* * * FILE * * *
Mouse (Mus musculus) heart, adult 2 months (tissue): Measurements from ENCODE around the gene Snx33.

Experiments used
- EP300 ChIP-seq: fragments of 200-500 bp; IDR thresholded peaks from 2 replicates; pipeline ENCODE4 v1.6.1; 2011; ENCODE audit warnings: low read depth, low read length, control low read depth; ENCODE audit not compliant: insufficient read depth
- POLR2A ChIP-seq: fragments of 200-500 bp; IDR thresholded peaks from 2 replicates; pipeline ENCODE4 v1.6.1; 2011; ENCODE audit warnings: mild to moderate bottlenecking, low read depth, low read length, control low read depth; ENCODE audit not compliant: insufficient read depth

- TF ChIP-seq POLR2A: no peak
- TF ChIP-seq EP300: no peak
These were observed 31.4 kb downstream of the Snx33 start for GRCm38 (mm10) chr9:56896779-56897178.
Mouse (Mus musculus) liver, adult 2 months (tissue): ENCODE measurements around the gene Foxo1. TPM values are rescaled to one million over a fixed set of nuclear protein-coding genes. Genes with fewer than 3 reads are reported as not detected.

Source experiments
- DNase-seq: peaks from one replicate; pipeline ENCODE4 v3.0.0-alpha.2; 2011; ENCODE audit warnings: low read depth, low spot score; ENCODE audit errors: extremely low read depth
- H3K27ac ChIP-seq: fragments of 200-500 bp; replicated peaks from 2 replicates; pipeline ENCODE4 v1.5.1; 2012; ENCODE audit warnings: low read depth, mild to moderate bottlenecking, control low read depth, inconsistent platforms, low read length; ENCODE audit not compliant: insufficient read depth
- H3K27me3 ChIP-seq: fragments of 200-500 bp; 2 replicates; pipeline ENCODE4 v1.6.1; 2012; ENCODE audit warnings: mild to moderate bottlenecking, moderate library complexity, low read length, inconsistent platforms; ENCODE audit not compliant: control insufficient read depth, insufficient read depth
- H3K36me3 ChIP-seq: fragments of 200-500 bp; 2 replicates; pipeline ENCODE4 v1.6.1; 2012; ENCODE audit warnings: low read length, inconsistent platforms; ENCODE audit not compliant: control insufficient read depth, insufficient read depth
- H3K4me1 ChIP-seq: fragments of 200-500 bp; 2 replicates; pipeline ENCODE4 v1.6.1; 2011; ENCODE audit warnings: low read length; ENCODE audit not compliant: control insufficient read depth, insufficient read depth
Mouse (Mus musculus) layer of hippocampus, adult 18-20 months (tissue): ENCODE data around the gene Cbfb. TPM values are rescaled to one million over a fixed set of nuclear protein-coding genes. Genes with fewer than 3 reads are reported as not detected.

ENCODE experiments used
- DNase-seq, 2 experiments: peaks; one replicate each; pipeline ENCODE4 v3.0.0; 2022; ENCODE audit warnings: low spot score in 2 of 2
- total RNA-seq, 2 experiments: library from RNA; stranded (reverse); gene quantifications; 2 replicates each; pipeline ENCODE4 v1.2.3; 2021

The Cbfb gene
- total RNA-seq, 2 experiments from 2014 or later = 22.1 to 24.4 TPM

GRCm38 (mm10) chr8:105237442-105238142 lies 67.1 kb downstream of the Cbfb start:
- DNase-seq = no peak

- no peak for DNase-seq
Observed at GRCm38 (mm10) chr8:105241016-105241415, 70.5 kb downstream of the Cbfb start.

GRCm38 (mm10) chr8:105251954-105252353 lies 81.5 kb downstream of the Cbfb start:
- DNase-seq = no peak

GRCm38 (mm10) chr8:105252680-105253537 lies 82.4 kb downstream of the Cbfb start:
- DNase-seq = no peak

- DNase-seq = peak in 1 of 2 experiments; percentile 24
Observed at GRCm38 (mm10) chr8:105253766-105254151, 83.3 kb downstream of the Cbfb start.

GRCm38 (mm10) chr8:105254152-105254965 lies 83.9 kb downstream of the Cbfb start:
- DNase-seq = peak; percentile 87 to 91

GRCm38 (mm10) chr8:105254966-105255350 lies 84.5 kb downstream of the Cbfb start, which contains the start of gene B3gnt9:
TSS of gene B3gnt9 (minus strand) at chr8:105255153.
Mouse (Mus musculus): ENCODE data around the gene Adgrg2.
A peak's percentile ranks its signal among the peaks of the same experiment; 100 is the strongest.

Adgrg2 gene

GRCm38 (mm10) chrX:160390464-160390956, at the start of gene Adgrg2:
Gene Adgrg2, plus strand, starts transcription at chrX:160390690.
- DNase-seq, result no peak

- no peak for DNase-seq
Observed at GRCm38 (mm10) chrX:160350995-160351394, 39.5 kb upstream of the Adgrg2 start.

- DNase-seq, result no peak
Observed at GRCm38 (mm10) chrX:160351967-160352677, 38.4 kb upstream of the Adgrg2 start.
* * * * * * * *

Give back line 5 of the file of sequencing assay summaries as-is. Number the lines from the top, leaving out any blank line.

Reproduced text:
- TF ChIP-seq POLR2A: no peak